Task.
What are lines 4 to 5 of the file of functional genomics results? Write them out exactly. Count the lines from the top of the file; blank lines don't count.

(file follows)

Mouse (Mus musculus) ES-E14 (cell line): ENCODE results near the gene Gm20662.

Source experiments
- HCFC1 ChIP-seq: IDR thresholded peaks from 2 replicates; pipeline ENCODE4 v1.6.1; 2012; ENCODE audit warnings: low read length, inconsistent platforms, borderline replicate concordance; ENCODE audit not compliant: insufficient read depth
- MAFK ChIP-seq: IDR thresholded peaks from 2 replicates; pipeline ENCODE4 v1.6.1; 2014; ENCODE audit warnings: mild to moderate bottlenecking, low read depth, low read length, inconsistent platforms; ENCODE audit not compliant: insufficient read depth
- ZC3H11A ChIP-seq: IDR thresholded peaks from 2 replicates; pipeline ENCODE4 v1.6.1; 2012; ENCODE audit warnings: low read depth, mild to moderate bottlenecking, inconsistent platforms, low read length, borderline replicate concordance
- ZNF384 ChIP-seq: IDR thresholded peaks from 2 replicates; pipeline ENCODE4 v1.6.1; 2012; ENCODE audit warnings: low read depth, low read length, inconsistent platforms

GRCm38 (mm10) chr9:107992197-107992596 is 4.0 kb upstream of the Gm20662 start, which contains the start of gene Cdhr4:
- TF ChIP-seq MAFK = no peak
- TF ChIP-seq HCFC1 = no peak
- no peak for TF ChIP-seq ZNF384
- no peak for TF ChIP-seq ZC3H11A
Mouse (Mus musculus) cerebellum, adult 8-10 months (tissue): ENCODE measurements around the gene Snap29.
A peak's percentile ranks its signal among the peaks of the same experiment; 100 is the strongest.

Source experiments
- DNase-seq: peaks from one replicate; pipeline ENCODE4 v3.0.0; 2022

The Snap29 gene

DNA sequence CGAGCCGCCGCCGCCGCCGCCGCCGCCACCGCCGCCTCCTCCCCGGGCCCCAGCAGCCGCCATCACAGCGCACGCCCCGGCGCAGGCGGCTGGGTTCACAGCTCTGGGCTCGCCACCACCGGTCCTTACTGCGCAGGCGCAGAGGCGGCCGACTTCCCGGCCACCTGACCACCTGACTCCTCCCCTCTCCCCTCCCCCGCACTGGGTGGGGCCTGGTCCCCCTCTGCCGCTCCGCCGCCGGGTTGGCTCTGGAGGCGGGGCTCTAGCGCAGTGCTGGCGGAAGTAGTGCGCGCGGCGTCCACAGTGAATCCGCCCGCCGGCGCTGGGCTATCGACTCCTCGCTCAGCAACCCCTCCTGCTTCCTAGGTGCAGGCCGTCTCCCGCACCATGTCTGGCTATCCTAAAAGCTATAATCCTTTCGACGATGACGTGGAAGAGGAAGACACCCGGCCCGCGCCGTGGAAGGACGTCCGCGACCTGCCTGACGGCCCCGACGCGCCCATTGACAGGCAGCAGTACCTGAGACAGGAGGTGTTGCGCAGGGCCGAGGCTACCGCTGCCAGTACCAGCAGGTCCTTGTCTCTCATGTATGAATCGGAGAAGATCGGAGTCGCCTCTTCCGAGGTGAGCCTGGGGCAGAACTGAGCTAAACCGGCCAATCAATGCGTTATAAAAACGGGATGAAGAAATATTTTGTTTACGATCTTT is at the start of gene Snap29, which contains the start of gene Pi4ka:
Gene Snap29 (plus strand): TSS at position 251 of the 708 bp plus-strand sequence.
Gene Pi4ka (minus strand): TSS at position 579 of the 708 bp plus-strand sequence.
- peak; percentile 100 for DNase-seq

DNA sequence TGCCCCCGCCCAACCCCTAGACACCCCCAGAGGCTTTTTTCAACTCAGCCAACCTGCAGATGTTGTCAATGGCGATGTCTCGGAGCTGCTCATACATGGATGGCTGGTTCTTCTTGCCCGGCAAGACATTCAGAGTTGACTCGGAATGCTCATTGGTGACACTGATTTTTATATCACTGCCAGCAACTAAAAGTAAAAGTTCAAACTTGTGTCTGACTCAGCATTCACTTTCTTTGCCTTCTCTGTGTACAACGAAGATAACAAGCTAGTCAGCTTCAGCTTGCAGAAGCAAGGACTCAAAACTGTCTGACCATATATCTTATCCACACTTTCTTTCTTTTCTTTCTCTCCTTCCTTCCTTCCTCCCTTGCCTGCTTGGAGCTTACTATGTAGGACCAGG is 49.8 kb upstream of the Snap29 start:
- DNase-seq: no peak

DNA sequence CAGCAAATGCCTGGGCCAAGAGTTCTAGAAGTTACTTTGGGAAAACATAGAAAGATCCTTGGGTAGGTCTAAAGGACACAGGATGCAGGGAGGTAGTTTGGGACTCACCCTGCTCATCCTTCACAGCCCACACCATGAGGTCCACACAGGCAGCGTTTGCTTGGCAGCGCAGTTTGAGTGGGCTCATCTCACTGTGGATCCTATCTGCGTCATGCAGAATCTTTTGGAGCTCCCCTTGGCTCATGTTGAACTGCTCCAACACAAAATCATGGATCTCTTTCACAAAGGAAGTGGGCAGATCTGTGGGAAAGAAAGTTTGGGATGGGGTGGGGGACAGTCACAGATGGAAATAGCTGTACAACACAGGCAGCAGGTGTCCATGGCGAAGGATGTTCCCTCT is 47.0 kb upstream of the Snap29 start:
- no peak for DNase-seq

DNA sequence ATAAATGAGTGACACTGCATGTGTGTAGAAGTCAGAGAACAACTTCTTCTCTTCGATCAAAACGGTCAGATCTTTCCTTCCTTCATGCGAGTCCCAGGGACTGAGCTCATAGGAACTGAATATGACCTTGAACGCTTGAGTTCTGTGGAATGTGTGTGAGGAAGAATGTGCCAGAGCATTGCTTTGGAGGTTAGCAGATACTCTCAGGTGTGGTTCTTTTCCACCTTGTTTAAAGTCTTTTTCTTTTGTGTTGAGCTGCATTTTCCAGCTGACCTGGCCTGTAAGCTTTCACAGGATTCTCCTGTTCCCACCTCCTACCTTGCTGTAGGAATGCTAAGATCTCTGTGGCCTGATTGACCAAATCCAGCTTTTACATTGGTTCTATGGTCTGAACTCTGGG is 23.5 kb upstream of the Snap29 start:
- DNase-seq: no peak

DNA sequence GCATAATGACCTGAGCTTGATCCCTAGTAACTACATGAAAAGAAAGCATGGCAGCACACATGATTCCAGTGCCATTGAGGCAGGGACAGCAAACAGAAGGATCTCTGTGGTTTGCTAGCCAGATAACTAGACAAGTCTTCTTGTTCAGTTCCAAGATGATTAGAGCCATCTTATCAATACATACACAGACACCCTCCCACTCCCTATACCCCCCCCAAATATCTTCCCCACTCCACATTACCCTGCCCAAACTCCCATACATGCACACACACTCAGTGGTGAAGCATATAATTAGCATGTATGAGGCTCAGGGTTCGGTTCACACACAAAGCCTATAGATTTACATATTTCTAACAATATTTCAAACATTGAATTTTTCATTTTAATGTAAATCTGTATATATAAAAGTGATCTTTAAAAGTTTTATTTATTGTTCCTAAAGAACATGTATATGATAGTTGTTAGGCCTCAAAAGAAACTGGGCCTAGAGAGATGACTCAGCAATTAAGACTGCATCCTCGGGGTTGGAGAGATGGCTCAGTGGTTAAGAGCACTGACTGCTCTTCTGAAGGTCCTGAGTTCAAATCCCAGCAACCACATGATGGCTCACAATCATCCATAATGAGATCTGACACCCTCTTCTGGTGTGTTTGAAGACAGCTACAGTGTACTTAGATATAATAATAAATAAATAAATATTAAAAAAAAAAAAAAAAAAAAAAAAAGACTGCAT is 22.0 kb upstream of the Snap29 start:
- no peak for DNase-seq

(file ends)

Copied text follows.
- MAFK ChIP-seq: IDR thresholded peaks from 2 replicates; pipeline ENCODE4 v1.6.1; 2014; ENCODE audit warnings: mild to moderate bottlenecking, low read depth, low read length, inconsistent platforms; ENCODE audit not compliant: insufficient read depth
- ZC3H11A ChIP-seq: IDR thresholded peaks from 2 replicates; pipeline ENCODE4 v1.6.1; 2012; ENCODE audit warnings: low read depth, mild to moderate bottlenecking, inconsistent platforms, low read length, borderline replicate concordance